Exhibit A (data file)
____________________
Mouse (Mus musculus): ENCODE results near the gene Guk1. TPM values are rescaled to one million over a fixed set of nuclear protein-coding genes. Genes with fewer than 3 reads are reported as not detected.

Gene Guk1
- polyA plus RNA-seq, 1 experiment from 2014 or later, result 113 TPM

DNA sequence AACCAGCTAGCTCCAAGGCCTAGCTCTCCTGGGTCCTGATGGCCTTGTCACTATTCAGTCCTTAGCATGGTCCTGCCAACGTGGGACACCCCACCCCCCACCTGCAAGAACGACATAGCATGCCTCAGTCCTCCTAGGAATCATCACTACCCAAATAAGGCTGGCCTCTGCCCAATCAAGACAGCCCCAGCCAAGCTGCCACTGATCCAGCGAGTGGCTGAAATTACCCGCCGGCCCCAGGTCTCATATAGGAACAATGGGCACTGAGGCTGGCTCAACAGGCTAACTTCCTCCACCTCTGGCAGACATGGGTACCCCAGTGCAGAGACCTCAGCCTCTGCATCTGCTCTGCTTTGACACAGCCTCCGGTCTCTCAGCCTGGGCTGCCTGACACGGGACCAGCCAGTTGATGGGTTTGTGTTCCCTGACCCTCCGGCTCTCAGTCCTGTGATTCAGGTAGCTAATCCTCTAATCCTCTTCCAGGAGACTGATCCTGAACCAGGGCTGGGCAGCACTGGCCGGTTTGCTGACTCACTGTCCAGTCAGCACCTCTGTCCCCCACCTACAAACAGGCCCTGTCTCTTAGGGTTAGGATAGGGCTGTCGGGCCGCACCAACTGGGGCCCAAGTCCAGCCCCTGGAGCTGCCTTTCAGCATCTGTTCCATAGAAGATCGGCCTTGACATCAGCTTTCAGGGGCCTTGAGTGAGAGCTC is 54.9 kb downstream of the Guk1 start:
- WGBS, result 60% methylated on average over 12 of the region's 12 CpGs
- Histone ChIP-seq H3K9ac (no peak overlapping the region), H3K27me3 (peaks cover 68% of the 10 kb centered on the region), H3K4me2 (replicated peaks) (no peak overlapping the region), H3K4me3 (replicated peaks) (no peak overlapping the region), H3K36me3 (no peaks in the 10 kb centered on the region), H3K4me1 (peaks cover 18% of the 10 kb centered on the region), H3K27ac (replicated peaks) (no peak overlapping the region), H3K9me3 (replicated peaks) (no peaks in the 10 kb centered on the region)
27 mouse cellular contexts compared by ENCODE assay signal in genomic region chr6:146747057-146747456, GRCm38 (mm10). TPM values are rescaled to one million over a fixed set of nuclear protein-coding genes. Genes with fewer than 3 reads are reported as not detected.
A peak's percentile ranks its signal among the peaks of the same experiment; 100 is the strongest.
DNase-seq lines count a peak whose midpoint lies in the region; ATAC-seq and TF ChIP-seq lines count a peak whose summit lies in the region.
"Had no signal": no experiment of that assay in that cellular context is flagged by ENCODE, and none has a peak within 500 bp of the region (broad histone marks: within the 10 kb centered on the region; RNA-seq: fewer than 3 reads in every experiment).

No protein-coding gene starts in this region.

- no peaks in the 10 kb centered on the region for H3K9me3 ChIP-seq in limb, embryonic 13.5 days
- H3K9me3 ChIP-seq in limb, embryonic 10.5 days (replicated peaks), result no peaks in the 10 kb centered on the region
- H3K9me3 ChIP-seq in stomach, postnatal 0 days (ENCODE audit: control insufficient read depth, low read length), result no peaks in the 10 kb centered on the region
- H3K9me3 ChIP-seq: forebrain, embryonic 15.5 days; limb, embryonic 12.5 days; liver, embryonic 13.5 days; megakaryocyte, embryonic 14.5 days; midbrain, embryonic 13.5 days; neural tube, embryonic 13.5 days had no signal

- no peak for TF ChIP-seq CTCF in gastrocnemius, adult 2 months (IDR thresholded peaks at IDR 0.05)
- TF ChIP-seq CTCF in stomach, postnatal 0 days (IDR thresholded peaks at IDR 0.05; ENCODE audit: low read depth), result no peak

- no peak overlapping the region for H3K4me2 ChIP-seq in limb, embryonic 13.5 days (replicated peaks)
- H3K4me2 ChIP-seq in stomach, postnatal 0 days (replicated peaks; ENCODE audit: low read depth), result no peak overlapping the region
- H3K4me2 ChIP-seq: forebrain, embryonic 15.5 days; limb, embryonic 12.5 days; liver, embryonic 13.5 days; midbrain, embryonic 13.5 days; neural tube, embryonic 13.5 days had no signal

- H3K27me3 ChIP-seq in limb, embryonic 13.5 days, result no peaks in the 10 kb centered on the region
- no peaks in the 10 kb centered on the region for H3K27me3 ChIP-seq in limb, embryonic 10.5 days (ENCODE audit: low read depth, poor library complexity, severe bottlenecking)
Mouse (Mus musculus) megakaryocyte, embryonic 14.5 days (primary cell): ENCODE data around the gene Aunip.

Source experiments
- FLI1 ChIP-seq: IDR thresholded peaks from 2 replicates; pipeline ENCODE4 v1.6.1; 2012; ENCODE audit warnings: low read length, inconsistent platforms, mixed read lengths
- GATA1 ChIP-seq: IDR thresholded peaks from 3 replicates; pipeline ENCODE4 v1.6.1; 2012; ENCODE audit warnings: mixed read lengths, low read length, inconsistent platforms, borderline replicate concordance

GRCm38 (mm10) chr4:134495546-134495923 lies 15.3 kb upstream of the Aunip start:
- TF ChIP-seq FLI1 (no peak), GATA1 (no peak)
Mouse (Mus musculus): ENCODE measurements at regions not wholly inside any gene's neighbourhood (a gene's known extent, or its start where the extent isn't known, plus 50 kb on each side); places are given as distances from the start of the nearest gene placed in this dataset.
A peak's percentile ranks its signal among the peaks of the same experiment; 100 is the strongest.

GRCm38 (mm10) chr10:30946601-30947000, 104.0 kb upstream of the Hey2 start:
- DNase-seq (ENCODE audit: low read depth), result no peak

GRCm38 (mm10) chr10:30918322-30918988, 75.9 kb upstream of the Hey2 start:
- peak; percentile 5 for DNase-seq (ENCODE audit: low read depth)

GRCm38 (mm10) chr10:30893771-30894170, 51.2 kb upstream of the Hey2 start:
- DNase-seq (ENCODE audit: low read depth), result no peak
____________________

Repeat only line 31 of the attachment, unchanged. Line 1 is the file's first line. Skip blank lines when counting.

GRCm38 (mm10) chr10:30946601-30947000, 104.0 kb upstream of the Hey2 start: